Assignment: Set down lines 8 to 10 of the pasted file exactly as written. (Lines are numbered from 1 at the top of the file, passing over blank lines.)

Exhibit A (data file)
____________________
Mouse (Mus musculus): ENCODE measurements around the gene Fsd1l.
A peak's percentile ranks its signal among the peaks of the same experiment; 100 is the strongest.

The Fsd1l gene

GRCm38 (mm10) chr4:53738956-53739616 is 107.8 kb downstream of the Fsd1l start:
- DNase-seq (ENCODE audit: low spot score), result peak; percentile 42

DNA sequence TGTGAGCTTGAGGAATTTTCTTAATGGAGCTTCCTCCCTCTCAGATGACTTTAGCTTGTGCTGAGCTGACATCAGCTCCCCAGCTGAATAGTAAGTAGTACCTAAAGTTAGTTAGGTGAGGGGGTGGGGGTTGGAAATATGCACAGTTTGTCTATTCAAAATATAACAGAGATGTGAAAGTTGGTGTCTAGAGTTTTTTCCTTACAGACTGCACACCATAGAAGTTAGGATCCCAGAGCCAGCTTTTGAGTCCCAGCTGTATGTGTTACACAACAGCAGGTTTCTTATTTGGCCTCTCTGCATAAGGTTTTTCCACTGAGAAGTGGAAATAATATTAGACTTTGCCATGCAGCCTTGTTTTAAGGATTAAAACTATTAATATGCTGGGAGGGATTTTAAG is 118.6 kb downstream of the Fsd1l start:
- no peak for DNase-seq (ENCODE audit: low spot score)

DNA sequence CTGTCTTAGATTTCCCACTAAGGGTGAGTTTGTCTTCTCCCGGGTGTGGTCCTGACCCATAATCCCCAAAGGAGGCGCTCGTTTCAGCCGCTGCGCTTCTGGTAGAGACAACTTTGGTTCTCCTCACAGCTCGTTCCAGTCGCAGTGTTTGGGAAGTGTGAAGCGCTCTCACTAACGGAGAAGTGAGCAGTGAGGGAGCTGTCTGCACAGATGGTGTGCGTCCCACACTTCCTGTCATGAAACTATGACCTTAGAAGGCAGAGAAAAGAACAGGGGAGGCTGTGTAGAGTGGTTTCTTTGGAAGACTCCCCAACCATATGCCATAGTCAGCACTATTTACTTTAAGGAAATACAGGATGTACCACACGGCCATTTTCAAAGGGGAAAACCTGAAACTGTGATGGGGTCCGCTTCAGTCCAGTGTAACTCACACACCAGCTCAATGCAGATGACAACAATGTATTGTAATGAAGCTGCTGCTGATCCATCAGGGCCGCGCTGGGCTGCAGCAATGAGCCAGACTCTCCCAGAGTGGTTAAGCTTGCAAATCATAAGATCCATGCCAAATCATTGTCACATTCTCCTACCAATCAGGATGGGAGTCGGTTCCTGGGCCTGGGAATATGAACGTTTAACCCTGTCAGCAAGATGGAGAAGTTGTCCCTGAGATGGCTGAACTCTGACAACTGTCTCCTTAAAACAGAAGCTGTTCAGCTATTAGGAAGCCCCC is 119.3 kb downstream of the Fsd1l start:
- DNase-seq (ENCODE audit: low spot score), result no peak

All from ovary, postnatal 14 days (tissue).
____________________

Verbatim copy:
DNA sequence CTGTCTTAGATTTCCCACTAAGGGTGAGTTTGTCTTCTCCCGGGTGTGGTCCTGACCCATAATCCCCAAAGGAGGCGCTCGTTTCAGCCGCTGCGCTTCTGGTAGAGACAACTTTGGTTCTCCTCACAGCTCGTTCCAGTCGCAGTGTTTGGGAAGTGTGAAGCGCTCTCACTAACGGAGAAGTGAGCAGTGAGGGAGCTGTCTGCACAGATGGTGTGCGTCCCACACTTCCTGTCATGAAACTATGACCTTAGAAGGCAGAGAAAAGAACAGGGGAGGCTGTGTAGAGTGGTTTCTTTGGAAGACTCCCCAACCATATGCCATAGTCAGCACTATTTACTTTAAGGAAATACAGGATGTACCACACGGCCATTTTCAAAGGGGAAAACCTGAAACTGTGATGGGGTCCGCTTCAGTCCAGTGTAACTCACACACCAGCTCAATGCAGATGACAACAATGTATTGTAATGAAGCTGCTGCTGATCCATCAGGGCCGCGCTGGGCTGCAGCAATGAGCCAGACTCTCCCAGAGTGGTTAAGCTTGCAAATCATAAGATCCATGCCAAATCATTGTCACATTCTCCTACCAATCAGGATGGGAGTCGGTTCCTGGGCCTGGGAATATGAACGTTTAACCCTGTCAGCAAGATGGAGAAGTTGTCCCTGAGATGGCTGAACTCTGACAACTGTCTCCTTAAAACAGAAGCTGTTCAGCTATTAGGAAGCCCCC is 119.3 kb downstream of the Fsd1l start:
- DNase-seq (ENCODE audit: low spot score), result no peak

All from ovary, postnatal 14 days (tissue).